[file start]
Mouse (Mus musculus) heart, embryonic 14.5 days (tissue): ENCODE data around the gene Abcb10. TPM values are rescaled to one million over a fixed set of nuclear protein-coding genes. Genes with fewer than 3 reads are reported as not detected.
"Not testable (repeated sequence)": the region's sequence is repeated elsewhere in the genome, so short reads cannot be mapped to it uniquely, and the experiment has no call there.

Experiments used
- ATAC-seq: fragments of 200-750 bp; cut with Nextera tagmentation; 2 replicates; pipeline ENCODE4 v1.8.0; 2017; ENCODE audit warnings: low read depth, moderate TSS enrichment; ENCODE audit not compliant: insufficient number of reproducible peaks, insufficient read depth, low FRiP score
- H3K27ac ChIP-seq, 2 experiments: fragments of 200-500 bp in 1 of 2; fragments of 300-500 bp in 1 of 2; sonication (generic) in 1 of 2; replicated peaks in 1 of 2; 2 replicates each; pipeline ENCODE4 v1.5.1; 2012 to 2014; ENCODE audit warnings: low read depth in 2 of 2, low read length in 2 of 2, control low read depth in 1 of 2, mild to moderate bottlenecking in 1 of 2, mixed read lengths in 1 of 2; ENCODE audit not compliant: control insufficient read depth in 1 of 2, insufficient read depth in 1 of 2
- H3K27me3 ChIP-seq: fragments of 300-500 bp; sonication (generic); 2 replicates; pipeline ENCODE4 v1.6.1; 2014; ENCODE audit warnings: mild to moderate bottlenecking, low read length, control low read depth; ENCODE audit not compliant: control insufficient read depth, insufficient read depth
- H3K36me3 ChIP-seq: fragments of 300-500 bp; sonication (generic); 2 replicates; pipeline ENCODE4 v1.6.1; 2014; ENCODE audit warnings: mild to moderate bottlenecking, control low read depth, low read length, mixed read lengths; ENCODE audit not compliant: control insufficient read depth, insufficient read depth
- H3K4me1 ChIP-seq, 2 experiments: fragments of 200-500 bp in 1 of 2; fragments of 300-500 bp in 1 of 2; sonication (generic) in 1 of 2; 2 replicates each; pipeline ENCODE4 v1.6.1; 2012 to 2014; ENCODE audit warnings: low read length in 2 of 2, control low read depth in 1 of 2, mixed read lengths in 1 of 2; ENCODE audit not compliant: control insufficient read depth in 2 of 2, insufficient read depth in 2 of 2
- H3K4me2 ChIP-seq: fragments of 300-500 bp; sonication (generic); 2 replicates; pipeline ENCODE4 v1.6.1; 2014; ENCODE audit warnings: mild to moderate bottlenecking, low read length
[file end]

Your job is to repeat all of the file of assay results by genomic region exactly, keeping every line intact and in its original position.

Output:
Mouse (Mus musculus) heart, embryonic 14.5 days (tissue): ENCODE data around the gene Abcb10. TPM values are rescaled to one million over a fixed set of nuclear protein-coding genes. Genes with fewer than 3 reads are reported as not detected.
"Not testable (repeated sequence)": the region's sequence is repeated elsewhere in the genome, so short reads cannot be mapped to it uniquely, and the experiment has no call there.

Experiments used
- ATAC-seq: fragments of 200-750 bp; cut with Nextera tagmentation; 2 replicates; pipeline ENCODE4 v1.8.0; 2017; ENCODE audit warnings: low read depth, moderate TSS enrichment; ENCODE audit not compliant: insufficient number of reproducible peaks, insufficient read depth, low FRiP score
- H3K27ac ChIP-seq, 2 experiments: fragments of 200-500 bp in 1 of 2; fragments of 300-500 bp in 1 of 2; sonication (generic) in 1 of 2; replicated peaks in 1 of 2; 2 replicates each; pipeline ENCODE4 v1.5.1; 2012 to 2014; ENCODE audit warnings: low read depth in 2 of 2, low read length in 2 of 2, control low read depth in 1 of 2, mild to moderate bottlenecking in 1 of 2, mixed read lengths in 1 of 2; ENCODE audit not compliant: control insufficient read depth in 1 of 2, insufficient read depth in 1 of 2
- H3K27me3 ChIP-seq: fragments of 300-500 bp; sonication (generic); 2 replicates; pipeline ENCODE4 v1.6.1; 2014; ENCODE audit warnings: mild to moderate bottlenecking, low read length, control low read depth; ENCODE audit not compliant: control insufficient read depth, insufficient read depth
- H3K36me3 ChIP-seq: fragments of 300-500 bp; sonication (generic); 2 replicates; pipeline ENCODE4 v1.6.1; 2014; ENCODE audit warnings: mild to moderate bottlenecking, control low read depth, low read length, mixed read lengths; ENCODE audit not compliant: control insufficient read depth, insufficient read depth
- H3K4me1 ChIP-seq, 2 experiments: fragments of 200-500 bp in 1 of 2; fragments of 300-500 bp in 1 of 2; sonication (generic) in 1 of 2; 2 replicates each; pipeline ENCODE4 v1.6.1; 2012 to 2014; ENCODE audit warnings: low read length in 2 of 2, control low read depth in 1 of 2, mixed read lengths in 1 of 2; ENCODE audit not compliant: control insufficient read depth in 2 of 2, insufficient read depth in 2 of 2
- H3K4me2 ChIP-seq: fragments of 300-500 bp; sonication (generic); 2 replicates; pipeline ENCODE4 v1.6.1; 2014; ENCODE audit warnings: mild to moderate bottlenecking, low read length